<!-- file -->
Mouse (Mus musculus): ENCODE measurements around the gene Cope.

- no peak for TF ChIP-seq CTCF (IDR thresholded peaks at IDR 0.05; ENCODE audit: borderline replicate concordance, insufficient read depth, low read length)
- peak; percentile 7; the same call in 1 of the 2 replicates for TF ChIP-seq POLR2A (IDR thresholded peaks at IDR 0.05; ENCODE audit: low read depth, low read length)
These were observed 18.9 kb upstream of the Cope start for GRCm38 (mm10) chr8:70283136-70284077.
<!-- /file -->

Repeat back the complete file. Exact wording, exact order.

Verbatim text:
Mouse (Mus musculus): ENCODE measurements around the gene Cope.

- no peak for TF ChIP-seq CTCF (IDR thresholded peaks at IDR 0.05; ENCODE audit: borderline replicate concordance, insufficient read depth, low read length)
- peak; percentile 7; the same call in 1 of the 2 replicates for TF ChIP-seq POLR2A (IDR thresholded peaks at IDR 0.05; ENCODE audit: low read depth, low read length)
These were observed 18.9 kb upstream of the Cope start for GRCm38 (mm10) chr8:70283136-70284077.